I return to Dakar after an intense visit to Goree, the island of slaves, and I head towards Lac Rose (Lake Retba), one of the most evocative naturalistic places of Senegal.
It is a small salt lake separated from the ocean by a strip of sand, famous for its intense salinity (superior to that of the Dead Sea) and for its bright pink color, which is due to the presence of a halophilic bacterium.
In fact, measurements show that 300 grams of salt are present in one litre of water, a quantity 10 times higher than the levels found in common sea water. The fish have adapted but are smaller than normal. They have managed to survive in such salty water, but they suffer from dwarfism!
The thin strip of sand that separates the lake from the ocean could disappear within a few years, due to the unpredictable effects of climate change. It is therefore a very delicate and unique ecosystem. It is no coincidence that, in order to protect it, UNESCO is debating the possibility of making it a world heritage site.
Visiting it was one of the main reasons of my trip. It is a very cloudy afternoon and we arrive just before sunset. The show is disappointing. The water is pink only in a few spots, but overall the lake seems to have a fairly common coloring. We ask how it is possible to a local girl and she explains that the lake turns pink with the sun, because the bacteria reacts to light.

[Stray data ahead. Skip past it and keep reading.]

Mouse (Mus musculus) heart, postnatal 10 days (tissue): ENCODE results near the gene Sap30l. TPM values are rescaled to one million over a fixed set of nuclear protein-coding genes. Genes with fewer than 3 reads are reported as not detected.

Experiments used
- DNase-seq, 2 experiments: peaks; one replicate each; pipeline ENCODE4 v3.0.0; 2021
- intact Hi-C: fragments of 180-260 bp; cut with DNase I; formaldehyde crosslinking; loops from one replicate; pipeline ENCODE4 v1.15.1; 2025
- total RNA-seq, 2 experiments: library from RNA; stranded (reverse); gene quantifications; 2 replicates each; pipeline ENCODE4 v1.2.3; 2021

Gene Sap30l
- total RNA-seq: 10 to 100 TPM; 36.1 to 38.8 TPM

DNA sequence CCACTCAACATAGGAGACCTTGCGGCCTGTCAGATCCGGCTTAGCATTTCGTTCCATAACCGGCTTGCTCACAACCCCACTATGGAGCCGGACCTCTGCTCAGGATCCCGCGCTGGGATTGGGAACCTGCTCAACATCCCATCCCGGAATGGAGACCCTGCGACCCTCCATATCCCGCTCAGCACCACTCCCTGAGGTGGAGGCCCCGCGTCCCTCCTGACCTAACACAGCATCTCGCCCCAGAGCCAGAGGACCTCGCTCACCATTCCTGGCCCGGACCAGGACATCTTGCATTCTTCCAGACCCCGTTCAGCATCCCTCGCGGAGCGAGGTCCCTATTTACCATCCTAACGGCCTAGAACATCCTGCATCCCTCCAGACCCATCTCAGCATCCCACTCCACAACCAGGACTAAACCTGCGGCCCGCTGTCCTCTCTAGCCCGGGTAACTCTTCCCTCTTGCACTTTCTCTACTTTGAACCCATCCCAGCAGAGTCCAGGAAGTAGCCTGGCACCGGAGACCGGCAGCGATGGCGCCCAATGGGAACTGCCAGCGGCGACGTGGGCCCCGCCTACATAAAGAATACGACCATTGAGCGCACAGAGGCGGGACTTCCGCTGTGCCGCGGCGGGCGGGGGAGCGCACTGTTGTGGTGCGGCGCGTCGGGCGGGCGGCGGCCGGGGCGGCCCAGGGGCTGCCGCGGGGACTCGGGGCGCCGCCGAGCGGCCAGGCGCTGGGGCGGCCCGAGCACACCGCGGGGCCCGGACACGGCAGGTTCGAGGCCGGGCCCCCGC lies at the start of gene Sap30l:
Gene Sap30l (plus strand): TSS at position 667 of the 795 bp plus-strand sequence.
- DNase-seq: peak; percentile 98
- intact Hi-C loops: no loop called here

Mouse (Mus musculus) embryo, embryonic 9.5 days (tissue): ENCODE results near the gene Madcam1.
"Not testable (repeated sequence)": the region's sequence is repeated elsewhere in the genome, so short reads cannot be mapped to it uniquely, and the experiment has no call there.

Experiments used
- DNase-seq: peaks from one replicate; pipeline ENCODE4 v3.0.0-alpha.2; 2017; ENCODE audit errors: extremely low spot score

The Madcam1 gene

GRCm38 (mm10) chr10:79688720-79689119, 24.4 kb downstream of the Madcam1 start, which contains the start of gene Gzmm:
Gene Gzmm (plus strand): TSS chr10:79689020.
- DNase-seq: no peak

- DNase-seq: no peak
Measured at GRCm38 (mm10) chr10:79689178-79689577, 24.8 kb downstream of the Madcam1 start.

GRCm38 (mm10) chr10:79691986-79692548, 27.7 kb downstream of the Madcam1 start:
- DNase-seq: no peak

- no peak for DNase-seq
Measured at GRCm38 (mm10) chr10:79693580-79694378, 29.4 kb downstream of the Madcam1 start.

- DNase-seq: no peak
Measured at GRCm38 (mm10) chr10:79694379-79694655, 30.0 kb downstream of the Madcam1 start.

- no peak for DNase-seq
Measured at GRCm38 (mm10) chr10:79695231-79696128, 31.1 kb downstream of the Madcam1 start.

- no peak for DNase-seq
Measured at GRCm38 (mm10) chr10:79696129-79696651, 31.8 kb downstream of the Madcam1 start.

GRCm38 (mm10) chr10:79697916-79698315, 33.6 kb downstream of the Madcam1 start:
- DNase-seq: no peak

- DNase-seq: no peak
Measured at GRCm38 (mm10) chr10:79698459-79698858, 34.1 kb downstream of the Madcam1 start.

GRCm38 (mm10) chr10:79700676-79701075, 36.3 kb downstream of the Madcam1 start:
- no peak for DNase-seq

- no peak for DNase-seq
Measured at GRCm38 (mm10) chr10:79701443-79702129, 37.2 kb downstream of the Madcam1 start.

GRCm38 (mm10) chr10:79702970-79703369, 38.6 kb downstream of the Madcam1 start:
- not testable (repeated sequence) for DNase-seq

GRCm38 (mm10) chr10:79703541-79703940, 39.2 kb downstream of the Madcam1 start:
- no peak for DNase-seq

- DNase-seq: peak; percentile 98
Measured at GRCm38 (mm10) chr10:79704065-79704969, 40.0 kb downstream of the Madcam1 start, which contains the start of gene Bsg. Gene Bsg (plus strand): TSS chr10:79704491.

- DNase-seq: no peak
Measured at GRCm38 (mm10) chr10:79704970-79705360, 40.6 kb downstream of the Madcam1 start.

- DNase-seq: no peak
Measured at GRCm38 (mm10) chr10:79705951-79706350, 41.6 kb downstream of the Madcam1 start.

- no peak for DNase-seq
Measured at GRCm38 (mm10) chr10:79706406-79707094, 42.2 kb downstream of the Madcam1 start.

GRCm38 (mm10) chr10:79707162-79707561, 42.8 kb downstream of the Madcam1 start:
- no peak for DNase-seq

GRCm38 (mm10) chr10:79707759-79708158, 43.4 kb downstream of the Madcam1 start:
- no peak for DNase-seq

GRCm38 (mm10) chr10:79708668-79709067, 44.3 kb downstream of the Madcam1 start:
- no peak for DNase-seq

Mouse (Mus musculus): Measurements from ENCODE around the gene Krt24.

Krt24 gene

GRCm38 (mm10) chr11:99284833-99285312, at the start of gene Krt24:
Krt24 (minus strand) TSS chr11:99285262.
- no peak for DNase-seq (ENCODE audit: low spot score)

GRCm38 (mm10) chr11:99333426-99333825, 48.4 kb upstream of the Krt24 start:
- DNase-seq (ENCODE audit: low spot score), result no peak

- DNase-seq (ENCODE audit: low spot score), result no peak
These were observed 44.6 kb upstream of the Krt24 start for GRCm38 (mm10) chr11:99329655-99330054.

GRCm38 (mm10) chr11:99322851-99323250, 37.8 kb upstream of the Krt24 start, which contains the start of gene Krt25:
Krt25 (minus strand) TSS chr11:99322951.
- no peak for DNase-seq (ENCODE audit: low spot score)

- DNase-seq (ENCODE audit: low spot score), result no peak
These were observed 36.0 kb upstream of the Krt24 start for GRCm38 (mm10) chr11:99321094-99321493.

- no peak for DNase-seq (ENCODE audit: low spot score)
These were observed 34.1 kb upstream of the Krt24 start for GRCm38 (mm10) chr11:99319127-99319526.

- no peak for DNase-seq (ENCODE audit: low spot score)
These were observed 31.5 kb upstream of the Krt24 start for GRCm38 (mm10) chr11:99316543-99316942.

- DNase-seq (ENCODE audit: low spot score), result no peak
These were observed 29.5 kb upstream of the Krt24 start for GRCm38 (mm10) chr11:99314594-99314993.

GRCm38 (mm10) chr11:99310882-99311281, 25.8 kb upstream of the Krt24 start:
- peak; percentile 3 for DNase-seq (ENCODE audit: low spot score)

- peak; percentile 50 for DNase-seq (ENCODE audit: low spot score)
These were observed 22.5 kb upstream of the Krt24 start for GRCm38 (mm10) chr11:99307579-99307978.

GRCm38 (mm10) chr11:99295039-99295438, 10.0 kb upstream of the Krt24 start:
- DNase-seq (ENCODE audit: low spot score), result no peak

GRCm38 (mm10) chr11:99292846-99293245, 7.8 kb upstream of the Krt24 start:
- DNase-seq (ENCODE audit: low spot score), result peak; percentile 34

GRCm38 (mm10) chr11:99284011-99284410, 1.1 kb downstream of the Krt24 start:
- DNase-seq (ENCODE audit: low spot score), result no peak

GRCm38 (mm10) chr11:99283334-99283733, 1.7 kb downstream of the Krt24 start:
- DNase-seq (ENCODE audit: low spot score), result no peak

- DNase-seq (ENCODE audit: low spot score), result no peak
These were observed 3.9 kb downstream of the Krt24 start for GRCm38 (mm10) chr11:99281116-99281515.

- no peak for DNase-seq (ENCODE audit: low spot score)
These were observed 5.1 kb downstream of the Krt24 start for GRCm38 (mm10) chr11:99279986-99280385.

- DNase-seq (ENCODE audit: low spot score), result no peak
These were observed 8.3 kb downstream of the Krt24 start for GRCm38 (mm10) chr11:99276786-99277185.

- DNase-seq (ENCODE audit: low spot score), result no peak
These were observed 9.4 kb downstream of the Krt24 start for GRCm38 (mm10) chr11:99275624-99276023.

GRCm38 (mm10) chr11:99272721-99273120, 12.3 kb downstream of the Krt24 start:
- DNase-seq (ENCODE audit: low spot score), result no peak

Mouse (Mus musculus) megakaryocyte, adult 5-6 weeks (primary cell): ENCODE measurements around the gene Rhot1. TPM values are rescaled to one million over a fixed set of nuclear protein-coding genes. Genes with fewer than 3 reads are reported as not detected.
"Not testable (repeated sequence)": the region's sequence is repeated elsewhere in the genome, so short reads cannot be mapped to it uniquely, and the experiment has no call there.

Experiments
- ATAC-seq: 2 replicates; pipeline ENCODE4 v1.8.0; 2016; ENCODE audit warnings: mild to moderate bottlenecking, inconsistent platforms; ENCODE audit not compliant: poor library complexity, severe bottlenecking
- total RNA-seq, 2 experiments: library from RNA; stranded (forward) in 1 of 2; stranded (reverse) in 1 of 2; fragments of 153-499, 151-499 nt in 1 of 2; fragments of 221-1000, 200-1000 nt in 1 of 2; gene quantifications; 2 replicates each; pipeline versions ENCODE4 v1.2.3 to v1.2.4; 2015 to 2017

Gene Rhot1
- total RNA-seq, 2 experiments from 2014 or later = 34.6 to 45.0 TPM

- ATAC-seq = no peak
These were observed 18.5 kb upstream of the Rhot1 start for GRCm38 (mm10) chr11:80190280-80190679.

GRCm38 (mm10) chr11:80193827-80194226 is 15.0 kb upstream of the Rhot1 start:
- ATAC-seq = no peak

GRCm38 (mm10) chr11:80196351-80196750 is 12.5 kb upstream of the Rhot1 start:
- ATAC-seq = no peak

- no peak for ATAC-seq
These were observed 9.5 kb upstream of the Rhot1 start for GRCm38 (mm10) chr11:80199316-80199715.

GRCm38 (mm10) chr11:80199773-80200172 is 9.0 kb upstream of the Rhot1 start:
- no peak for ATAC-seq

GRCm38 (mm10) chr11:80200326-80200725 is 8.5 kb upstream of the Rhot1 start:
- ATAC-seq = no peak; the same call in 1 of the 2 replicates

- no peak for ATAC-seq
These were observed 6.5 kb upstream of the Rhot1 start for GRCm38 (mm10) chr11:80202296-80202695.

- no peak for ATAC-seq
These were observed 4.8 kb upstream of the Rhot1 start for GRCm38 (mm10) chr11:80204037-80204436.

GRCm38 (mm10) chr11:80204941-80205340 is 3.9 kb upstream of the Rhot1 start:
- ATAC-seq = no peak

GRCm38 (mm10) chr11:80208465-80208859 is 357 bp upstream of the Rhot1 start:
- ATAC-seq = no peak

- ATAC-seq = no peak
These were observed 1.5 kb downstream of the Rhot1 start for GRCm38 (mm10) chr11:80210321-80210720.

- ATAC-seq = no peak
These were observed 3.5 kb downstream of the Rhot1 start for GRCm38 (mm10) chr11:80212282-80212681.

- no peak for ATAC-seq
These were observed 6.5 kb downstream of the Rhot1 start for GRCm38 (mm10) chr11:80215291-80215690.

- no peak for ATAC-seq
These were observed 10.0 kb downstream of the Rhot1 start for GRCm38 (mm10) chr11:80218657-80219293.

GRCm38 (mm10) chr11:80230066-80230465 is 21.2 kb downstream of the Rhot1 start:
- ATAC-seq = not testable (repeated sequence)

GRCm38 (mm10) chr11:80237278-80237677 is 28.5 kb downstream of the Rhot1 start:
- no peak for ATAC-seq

I choose the right angle and I can still take some photos where you can clearly perceive the extraordinary color of the lake.
On the shore, although the sun has just set, there are many people busy in salt extraction processes. The locals exploit the high salinity of the water to obtain salt and sell it. The operation is still completely artisanal.
“I can carry up to 100 buckets of salt on my head every day,” explains a woman. It must be a grueling and dangerous job. Being immersed in water for so many hours a day, in fact, causes long-term health problems.
I leave the lake behind me and go to see the ocean. On the beach a dozen children play football and bathe. I approach them and we immediately become friends. They get photographed between big smiles and stunts. The atmosphere is definitely different from the one I breathed in Goree, the island of slaves, a few hours ago. The words of the guide come to mind. “Africa has lost 20 million healthy and strong men over the course of 3 centuries. Men who could have worked to build a stronger country, a better country”.
As a Westerner, I feel I owe a huge debt to these children. I come from a world that lives in prosperity because it has taken it away from them. And the regret of not having seen the pink waters of the lake fades away with the setting sun.
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